Nightwood Summary

Djuna Barnes


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Nightwood Summary

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Nightwood is a 1936 novel by Djuna Barnes that is among the very earliest novels to present a story of an explicitly homosexual relationship between two women. It is written in the gothic style using modernist literary techniques and was praised by prominent modernist T.S. Eliot, who contributed an introduction to the 1937 edition of the book. Eliot raved that Nightwood is,“…so good a novel that only sensibilities trained on poetry can wholly appreciate it.”

The central character is Robin Vote, who is seeking what she calls “secure torment” and whose story begins in Europe. Robin brings turmoil to the lives of those around her. She is always trying to escape what makes her unhappy, although she never really figures out what would make her happy. Dr. Matthew O’Connor introduces Robin to Felix Volkbein, a supposedly rich baron. Matthew O’Connor is a transsexual who is posing as a doctor. He conducts deliveries and abortions in an attempt to seem legitimate. Robin and Felix marry and have a child. Felix is motivated to marry by a desire to imitate the ways of old European nobility, and by so doing he hopes to provide a feeling of security for Robin and validate his own family name.

After the birth of Guido, Robin and Felix’s disabled son, Robin feels dissatisfied in her relationship with her husband and flees to America. Once in America, she meets a woman named Nora Flood and they enter into a romantic relationship. Nora is a salon keeper who, much like Robin, always seems to be searching for satisfaction in her life. Soon they move to Paris together, where they both hope to find security. Robin’s personality means she keeps Nora at arm’s length, emotionally, and she begins spending nights away from Nora while having encounters with strangers. Nora, meanwhile, waits at home for Robin to return. In spite of her numerous affairs, Robin finds them all boring and none of them brings her the fulfillment that she craves. Ultimately Robin’s actions and interest in others leads to the breakup of her relationship with Nora.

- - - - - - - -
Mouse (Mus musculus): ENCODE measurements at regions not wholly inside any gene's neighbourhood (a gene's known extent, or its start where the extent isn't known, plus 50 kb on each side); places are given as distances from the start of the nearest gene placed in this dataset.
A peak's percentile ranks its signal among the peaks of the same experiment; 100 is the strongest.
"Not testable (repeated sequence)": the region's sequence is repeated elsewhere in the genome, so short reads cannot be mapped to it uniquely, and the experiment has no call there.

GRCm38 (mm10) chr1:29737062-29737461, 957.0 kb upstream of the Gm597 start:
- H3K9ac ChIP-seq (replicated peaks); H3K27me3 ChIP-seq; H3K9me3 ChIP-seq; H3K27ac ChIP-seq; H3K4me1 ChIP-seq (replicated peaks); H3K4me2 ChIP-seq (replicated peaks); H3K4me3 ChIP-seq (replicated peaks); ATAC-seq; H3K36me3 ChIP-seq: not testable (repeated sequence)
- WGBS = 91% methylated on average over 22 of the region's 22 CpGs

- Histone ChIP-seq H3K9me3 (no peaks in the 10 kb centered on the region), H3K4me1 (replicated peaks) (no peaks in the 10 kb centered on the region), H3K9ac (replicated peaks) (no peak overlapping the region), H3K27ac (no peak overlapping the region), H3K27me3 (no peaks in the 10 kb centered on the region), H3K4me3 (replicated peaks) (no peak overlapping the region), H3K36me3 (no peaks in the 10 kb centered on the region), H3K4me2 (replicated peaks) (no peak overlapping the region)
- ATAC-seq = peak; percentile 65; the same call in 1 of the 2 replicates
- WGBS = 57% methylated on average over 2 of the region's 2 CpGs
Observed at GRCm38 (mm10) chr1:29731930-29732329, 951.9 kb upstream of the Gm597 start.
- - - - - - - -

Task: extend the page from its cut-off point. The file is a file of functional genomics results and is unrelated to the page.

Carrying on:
Among the women with whom Robin has encounters is Jenny Petherbridge. Jenny is a widow who has been married four times. She finds satisfaction in “stealing the joy of others.” Nora, in the same way that Felix did before her, turns to Matthew O’Connor for advice in getting over Robin. Robin does not find any more comfort in her relationship with Jenny than she did in any of her other encounters, and spends her nights wandering around aimlessly. During this time, Felix is focusing his attention on his son, which helps him forget about Robin. Nora is not as successful at moving forward and continues to grieve the loss of Robin.

The timeframe jumps forward and finds Robin and Nora having returned to America, where they have an unusual encounter. Nora is camping in the woods and finds Robin in an abandoned church. Robin is on her knees in front of an altar. As Nora enters the church, she falls and is rendered unconscious. Robin plays with Nora’s dog on the floor and eventually falls asleep, at which point the novel ends.

It is perhaps not surprising that Publishers Weekly named Nightwood among its list of the Top 10 Most Difficult Books saying, “Dylan Thomas called Nightwood ‘one of the three greatest prose books ever written by a woman,’ but in order to behold this greatness you must master Barnes’ tortuous, gothic prose style. In his introduction to the novel, T.S Eliot described Nightwood’s prose as ‘altogether alive’ but also ‘demanding something of a reader that the ordinary novel-reader is not prepared to give.’ Nightwood is a novel of ideas, a loose collection of monologues and descriptions. What will keep you going: The cross-dressing Irish-American ‘Dr. Matthew-Mighty-grain-of-salt-Dante O’Connor,’ who, when not wandering Paris, drinking heavily, or dressing in nighties, rouge, and wigs of cascading golden curls, is expounding great rambling sermons that fill most of the book. These are funny, dirty, absurd, despairing, resigned—even hopeful in a Becketty I-can’t-go-on-I’ll-go-on kind of way.”

The Oxford Research Encyclopedia of Literature says of Nightwood and its author, “Djuna Barnes remains a fascinating and critical enigma of the Lost Generation. Since she eschewed fame and success in her lifetime, it would seem only too easy to forget her. Yet she is the author of the masterwork Nightwood, a novel that begs to be remembered. In addition to T. S. Eliot’s stamp of approval as the author of its introduction, Dylan Thomas called Nightwood ‘one of the three great prose books ever written by a woman.’ In addition, even in a day when the literary canon is being reformed, Nightwood continues to be one of the only novels by a woman, if not the only one, regularly taught in courses on American modernist literature. Indeed, Nightwood has often been cited as a very influential novel for subsequent writers.”